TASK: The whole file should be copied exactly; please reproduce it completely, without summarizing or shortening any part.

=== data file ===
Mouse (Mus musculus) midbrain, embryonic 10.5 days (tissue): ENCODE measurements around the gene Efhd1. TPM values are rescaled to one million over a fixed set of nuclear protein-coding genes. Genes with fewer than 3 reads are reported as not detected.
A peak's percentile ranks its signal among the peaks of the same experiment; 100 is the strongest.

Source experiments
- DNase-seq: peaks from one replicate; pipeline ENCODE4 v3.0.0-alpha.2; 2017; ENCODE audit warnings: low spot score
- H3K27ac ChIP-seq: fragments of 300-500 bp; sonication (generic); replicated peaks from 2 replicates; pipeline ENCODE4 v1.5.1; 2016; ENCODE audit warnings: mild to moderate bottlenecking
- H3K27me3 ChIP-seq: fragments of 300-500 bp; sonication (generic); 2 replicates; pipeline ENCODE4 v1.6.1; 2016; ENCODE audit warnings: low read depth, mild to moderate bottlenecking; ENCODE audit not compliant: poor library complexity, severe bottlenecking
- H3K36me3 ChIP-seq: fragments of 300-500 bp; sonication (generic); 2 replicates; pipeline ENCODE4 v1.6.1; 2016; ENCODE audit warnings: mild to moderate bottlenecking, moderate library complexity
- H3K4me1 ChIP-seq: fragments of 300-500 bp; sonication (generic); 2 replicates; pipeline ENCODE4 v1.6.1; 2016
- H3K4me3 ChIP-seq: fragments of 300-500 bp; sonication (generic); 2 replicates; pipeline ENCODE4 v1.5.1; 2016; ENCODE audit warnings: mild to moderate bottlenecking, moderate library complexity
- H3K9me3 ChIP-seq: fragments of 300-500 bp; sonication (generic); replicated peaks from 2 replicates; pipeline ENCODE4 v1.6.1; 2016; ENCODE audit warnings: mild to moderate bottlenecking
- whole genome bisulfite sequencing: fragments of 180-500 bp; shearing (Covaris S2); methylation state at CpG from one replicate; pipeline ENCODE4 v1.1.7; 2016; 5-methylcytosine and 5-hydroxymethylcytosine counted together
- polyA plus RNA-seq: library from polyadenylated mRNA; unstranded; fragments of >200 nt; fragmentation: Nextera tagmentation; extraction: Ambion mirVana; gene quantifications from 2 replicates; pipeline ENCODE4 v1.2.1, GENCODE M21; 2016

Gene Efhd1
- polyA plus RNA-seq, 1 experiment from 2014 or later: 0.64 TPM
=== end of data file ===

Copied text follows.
Mouse (Mus musculus) midbrain, embryonic 10.5 days (tissue): ENCODE measurements around the gene Efhd1. TPM values are rescaled to one million over a fixed set of nuclear protein-coding genes. Genes with fewer than 3 reads are reported as not detected.
A peak's percentile ranks its signal among the peaks of the same experiment; 100 is the strongest.

Source experiments
- DNase-seq: peaks from one replicate; pipeline ENCODE4 v3.0.0-alpha.2; 2017; ENCODE audit warnings: low spot score
- H3K27ac ChIP-seq: fragments of 300-500 bp; sonication (generic); replicated peaks from 2 replicates; pipeline ENCODE4 v1.5.1; 2016; ENCODE audit warnings: mild to moderate bottlenecking
- H3K27me3 ChIP-seq: fragments of 300-500 bp; sonication (generic); 2 replicates; pipeline ENCODE4 v1.6.1; 2016; ENCODE audit warnings: low read depth, mild to moderate bottlenecking; ENCODE audit not compliant: poor library complexity, severe bottlenecking
- H3K36me3 ChIP-seq: fragments of 300-500 bp; sonication (generic); 2 replicates; pipeline ENCODE4 v1.6.1; 2016; ENCODE audit warnings: mild to moderate bottlenecking, moderate library complexity
- H3K4me1 ChIP-seq: fragments of 300-500 bp; sonication (generic); 2 replicates; pipeline ENCODE4 v1.6.1; 2016
- H3K4me3 ChIP-seq: fragments of 300-500 bp; sonication (generic); 2 replicates; pipeline ENCODE4 v1.5.1; 2016; ENCODE audit warnings: mild to moderate bottlenecking, moderate library complexity
- H3K9me3 ChIP-seq: fragments of 300-500 bp; sonication (generic); replicated peaks from 2 replicates; pipeline ENCODE4 v1.6.1; 2016; ENCODE audit warnings: mild to moderate bottlenecking
- whole genome bisulfite sequencing: fragments of 180-500 bp; shearing (Covaris S2); methylation state at CpG from one replicate; pipeline ENCODE4 v1.1.7; 2016; 5-methylcytosine and 5-hydroxymethylcytosine counted together
- polyA plus RNA-seq: library from polyadenylated mRNA; unstranded; fragments of >200 nt; fragmentation: Nextera tagmentation; extraction: Ambion mirVana; gene quantifications from 2 replicates; pipeline ENCODE4 v1.2.1, GENCODE M21; 2016

Gene Efhd1
- polyA plus RNA-seq, 1 experiment from 2014 or later: 0.64 TPM